> The real problem will be in getting people to dig out that tape / dvd
> with the images on, prepare the required metadata and "deposit" this
> information somewhere. Actually storing it is a smaller challenge,
> though this is a long way from being trivial.
> On an aside - firewire disks are indeed a very cheap way of storing
> the data. There is a good reason why they are much cheaper than the
> equivalent RAID array. They fail. Ever lost 500GB of data in one go?
> Ouch. ;o)
> Just MHO.
> -----Original Message-----
> From: CCP4 bulletin board [mailto:[log in to unmask]] On Behalf Of
> Phil Evans
> Sent: 16 August 2007 15:13
> To: [log in to unmask]
> Subject: Re: [ccp4bb] The importance of USING our validation tools
> What do you count as raw data? Rawest are the images - everything
> beyond that is modellling - but archiving images is _expensive_!
> Unmerged intensities are probably more manageable
> On 16 Aug 2007, at 15:05, Ashley Buckle wrote:
>> Dear Randy
>> These are very valid points, and I'm so glad you've taken the
>> important step of initiating this. For now I'd like to respond to one
>> of them, as it concerns something I and colleagues in Australia are
>>> The more information that is available, the easier it will be to
>>> detect fabrication (because it is harder to make up more information
>>> convincingly). For instance, if the diffraction data are deposited,
>>> we can check for consistency with the known properties of real
>>> macromolecular crystals, e.g. that they contain disordered solvent
>>> and not vacuum. As Tassos Perrakis has discovered, there are
>>> characteristic ways in which the standard deviations depend on the
>>> intensities and the resolution. If unmerged data are deposited,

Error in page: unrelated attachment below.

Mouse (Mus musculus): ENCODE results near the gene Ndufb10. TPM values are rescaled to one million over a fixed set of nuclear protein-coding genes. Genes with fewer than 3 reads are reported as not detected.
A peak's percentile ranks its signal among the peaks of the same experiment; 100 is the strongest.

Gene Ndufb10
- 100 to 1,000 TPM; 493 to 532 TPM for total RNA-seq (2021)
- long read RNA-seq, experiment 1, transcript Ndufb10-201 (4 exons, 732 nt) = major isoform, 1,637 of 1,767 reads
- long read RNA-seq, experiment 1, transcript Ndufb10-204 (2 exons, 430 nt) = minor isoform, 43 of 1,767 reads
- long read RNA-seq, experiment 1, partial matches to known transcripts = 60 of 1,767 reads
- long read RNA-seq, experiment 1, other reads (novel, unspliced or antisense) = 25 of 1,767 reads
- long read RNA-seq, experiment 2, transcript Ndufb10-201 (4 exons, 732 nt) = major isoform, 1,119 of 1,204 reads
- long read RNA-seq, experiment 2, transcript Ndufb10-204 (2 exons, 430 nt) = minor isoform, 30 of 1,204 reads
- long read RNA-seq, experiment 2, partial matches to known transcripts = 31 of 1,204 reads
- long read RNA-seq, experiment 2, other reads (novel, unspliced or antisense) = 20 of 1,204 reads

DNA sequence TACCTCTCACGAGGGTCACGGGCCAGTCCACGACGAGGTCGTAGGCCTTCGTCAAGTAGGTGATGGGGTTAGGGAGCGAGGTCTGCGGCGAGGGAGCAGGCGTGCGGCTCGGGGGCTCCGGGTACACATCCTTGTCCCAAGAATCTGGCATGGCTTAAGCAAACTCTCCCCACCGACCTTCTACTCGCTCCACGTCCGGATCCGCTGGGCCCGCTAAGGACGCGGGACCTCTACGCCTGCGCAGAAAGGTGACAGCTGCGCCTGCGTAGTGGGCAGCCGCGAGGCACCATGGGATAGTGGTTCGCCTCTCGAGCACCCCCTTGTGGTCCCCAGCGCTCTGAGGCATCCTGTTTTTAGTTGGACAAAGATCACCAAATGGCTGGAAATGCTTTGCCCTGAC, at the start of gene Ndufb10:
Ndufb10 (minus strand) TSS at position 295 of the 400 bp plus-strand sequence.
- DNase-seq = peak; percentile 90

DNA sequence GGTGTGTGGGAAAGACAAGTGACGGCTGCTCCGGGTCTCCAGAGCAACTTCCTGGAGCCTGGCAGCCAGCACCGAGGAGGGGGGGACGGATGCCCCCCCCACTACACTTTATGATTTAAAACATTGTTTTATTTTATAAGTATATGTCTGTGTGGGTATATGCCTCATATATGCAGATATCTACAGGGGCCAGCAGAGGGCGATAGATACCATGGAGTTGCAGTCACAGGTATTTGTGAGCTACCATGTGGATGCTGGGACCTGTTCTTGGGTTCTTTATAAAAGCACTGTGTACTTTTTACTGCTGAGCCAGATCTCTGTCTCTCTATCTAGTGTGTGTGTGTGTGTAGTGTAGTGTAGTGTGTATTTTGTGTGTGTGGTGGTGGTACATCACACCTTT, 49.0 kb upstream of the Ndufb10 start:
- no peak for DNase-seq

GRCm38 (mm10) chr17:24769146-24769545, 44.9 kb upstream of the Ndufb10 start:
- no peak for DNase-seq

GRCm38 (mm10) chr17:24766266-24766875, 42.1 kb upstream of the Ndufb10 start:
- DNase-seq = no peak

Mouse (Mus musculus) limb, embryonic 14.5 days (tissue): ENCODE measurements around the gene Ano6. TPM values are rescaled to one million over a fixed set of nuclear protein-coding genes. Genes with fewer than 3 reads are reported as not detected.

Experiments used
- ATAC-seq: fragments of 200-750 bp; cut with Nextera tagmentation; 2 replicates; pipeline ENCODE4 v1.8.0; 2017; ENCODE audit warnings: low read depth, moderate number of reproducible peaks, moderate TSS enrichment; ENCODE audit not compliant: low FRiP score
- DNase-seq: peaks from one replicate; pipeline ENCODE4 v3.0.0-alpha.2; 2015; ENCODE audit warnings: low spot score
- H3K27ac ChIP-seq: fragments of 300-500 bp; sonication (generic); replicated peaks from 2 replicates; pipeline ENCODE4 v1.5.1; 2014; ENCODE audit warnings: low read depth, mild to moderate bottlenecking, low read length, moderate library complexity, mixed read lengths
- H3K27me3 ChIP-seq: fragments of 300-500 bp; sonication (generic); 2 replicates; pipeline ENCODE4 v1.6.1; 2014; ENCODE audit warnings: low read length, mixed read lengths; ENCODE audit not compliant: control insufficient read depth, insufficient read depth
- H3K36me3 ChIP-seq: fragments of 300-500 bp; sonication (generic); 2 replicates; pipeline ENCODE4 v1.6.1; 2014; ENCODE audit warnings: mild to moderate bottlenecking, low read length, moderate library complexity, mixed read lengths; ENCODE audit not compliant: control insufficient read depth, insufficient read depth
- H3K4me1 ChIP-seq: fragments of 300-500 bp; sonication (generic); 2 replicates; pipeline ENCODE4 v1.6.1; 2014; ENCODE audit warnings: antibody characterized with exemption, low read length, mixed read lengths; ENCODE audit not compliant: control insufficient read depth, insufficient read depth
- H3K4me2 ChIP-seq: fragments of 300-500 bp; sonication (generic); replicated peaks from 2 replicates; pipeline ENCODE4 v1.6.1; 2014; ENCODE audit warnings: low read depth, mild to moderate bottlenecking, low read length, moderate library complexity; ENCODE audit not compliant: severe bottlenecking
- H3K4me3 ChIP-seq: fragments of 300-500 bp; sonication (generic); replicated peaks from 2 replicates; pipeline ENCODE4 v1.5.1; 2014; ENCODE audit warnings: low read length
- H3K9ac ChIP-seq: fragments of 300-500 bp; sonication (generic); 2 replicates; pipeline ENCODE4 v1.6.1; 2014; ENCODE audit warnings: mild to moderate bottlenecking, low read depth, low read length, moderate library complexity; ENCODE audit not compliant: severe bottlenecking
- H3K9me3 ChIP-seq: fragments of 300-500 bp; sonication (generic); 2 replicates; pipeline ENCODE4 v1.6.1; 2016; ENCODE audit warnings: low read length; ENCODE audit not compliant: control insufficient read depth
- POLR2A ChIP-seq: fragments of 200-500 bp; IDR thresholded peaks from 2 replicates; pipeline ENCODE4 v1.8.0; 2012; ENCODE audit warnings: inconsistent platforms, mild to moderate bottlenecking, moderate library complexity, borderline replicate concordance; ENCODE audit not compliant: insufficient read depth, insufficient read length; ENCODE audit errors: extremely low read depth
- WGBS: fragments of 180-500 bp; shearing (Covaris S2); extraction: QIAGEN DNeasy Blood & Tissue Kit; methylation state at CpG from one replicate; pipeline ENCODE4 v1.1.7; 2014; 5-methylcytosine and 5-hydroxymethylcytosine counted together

>>> will probably be evidence of radiation damage, weak effects from
>>> intrinsic anomalous scatterers, etc. Raw images are probably even
>>> harder to simulate convincingly.
>> After the recent Science retractions we realised that its about time
>> raw data was made available. So, we have set about creating the
>> necessary IT and software to do this for our diffraction data, and
>> encouraging Australian colleagues to do the same. We are about a week
>> away from launching a web-accessible repository for our recently
>> published (eg deposited in PDB) data, and this should coincide with
>> upcoming publication describing a new structure from our labs. The
>> is that publication occurs simultaneously with release in PDB as well
>> as raw diffraction data on our website.
>> We hope to house as much of our data as possible, as well as data
>> other Australian labs, but obviously the potential dataset will be
>> huge, so we are trying to develop, and make available freely to the
>> community, software tools that allow others to easily setup their own
>> repositories. After brief discussion with PDB the plan is that PDB
>> include links from coordinates/SF's to the raw data using a simple
>> handle that can be incorporated into a URL. We would hope that we
>> convince the journals that raw data must be made available at the
>> of publication, in the same way as coordinates and structure factors.
>> Of course, we realise that there will be many hurdles along the way
>> but we are convinced that simply making the raw data available ASAP
>> a 'good thing'.
>> We are happy to share more details of our IT plans with the CCP4BB,
>> such that they can be improved, and look forward to hearing feedback
Mischa Machius, PhD
UT Southwestern Medical Center at Dallas
5323 Harry Hines Blvd.; ND10.214A
Dallas, TX 75390-8816; U.S.A.
Tel: +1 214 645 6381
Fax: +1 214 645 6353